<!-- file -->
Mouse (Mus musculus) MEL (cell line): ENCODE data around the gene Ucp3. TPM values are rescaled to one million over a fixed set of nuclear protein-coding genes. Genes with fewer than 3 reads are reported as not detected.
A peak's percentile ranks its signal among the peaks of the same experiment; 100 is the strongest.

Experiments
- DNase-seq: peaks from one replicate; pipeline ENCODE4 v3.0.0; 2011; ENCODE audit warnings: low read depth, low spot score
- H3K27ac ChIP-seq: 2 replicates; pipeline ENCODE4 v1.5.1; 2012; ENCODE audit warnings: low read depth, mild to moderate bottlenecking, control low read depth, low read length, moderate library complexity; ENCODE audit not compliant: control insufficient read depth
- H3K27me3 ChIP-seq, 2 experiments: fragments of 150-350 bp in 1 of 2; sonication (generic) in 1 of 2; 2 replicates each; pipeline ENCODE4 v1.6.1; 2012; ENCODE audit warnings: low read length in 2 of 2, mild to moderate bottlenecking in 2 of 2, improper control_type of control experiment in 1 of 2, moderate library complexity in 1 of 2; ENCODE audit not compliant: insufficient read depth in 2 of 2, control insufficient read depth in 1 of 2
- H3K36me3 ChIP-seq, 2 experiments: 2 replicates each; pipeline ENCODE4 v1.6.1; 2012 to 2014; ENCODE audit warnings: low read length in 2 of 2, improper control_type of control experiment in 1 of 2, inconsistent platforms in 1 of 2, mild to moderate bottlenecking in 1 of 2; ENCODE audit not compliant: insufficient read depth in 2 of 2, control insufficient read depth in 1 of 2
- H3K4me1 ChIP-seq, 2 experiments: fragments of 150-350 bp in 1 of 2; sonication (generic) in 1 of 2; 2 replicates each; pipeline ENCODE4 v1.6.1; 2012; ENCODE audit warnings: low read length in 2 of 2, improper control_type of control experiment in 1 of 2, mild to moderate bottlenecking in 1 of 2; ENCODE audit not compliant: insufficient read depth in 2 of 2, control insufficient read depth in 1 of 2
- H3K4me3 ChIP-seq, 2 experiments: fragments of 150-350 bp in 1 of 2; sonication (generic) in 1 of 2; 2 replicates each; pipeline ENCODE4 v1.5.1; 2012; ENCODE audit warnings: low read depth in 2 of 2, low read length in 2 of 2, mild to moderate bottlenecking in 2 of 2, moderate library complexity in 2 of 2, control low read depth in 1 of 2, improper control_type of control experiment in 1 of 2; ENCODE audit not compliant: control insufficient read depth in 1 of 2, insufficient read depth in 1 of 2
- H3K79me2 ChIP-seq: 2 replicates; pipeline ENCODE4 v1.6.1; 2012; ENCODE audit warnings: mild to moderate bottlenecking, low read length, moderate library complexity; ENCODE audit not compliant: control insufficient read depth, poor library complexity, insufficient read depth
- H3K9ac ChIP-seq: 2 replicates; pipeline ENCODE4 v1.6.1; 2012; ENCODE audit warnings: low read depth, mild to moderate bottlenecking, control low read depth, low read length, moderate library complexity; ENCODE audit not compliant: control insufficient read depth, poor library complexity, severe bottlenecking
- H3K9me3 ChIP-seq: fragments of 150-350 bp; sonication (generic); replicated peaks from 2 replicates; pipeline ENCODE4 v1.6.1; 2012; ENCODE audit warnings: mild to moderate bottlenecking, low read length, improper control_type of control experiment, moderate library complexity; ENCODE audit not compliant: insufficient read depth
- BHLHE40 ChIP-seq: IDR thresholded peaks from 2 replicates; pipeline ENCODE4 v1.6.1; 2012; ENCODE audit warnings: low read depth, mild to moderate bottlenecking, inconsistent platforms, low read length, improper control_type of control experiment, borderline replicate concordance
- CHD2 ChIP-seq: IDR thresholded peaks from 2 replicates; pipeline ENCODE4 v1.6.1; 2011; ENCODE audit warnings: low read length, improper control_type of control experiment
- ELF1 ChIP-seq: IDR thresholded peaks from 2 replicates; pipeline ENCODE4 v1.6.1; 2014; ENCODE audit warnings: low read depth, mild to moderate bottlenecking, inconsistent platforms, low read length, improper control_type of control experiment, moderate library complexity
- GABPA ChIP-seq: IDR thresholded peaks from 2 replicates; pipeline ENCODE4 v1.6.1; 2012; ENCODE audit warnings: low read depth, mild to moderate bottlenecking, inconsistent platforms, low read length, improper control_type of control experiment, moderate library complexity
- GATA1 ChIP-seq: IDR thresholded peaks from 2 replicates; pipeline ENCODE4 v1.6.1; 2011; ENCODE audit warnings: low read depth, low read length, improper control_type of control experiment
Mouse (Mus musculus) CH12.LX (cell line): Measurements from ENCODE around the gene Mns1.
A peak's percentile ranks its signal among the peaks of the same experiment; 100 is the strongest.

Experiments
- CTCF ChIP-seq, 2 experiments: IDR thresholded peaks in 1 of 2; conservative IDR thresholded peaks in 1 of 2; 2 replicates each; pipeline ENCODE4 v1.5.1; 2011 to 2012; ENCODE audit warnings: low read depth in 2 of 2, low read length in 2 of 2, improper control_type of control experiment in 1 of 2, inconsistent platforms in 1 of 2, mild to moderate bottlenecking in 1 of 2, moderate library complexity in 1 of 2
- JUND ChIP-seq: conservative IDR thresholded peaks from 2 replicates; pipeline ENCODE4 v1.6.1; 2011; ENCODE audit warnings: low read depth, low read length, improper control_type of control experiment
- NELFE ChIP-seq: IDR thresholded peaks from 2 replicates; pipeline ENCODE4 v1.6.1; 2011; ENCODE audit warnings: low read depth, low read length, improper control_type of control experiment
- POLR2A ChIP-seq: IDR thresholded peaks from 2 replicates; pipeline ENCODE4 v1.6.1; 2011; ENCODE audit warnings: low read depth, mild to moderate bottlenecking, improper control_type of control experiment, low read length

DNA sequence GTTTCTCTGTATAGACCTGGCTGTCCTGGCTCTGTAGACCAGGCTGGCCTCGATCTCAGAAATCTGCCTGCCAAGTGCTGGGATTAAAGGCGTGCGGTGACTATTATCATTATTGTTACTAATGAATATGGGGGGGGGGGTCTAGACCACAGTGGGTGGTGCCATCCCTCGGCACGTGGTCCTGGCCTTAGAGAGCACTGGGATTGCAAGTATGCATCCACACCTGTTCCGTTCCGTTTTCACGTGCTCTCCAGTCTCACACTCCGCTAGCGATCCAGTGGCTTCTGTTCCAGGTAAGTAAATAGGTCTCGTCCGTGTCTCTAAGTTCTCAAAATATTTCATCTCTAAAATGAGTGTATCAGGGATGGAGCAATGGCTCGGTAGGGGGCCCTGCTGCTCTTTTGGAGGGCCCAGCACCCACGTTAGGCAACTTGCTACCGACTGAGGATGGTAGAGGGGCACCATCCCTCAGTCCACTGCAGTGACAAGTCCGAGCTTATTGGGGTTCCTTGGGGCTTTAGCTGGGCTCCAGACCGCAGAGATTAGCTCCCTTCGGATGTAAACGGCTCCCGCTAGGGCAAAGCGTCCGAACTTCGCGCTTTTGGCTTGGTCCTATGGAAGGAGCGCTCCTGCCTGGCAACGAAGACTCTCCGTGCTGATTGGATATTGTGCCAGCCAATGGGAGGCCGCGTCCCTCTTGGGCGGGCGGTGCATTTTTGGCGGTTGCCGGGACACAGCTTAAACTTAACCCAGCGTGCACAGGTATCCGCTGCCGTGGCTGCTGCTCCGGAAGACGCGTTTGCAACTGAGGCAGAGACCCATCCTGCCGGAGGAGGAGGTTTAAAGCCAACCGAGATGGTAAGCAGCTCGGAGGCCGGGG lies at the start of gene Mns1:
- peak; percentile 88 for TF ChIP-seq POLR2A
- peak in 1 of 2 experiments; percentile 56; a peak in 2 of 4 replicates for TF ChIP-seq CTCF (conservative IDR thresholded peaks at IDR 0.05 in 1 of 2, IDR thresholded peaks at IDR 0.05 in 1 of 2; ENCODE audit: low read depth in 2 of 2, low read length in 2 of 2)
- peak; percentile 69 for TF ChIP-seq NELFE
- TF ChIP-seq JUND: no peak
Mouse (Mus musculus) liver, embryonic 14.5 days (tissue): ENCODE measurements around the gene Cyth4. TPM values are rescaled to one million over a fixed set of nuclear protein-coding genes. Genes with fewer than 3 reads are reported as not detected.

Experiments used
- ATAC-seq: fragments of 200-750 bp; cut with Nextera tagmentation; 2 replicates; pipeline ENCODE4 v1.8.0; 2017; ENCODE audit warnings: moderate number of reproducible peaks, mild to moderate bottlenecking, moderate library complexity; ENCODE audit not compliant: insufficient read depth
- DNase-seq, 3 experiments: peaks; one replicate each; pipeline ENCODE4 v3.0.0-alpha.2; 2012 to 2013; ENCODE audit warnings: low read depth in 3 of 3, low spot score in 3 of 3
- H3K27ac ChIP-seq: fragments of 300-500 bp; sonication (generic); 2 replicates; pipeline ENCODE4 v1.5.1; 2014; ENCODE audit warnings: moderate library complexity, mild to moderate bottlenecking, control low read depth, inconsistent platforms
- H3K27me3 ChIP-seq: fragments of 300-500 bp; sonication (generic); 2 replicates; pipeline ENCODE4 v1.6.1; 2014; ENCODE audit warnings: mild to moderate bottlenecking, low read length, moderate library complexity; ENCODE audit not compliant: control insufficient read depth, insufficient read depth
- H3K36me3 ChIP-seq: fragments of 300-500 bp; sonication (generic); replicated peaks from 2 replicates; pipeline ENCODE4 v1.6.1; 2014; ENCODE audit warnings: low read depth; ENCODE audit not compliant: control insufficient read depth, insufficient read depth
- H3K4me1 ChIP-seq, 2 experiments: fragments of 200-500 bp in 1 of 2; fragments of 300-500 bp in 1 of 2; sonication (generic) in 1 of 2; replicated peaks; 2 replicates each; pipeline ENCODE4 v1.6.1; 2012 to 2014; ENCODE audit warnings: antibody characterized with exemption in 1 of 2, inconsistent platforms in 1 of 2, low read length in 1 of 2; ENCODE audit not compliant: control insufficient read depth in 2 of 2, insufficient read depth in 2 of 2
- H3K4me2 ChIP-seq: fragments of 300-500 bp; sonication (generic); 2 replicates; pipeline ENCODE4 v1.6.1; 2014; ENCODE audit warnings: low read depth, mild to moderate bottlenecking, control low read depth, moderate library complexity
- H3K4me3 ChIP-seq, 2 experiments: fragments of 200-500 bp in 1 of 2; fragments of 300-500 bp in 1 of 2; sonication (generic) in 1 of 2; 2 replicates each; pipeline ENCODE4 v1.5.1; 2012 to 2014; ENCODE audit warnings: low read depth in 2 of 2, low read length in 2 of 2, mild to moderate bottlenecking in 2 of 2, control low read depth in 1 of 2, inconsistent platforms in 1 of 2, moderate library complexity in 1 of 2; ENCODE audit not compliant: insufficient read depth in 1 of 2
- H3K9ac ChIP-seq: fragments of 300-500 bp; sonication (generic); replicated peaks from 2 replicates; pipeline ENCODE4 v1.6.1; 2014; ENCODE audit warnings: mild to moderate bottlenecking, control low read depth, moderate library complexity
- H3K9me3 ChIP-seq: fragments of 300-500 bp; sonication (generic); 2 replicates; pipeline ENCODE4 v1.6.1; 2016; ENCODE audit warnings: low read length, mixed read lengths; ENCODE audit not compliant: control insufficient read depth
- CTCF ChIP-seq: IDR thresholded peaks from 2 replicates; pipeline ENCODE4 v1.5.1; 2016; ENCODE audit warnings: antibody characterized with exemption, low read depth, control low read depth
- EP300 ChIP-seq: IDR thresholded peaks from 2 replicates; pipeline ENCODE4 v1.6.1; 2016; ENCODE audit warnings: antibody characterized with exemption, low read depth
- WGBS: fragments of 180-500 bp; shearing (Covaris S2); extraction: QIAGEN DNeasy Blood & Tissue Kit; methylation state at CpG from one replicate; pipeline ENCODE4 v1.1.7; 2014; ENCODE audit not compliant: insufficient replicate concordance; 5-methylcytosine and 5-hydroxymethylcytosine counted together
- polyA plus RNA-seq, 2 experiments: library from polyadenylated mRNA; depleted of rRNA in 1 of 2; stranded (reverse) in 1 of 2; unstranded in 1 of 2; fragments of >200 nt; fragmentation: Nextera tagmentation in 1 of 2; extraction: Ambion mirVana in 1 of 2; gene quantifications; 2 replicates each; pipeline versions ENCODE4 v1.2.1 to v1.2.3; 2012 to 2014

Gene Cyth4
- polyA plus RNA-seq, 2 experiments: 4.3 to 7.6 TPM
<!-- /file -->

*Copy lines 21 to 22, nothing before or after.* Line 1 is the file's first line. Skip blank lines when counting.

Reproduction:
- CTCF ChIP-seq, 2 experiments: IDR thresholded peaks in 1 of 2; conservative IDR thresholded peaks in 1 of 2; 2 replicates each; pipeline ENCODE4 v1.5.1; 2011 to 2012; ENCODE audit warnings: low read depth in 2 of 2, low read length in 2 of 2, improper control_type of control experiment in 1 of 2, inconsistent platforms in 1 of 2, mild to moderate bottlenecking in 1 of 2, moderate library complexity in 1 of 2
- JUND ChIP-seq: conservative IDR thresholded peaks from 2 replicates; pipeline ENCODE4 v1.6.1; 2011; ENCODE audit warnings: low read depth, low read length, improper control_type of control experiment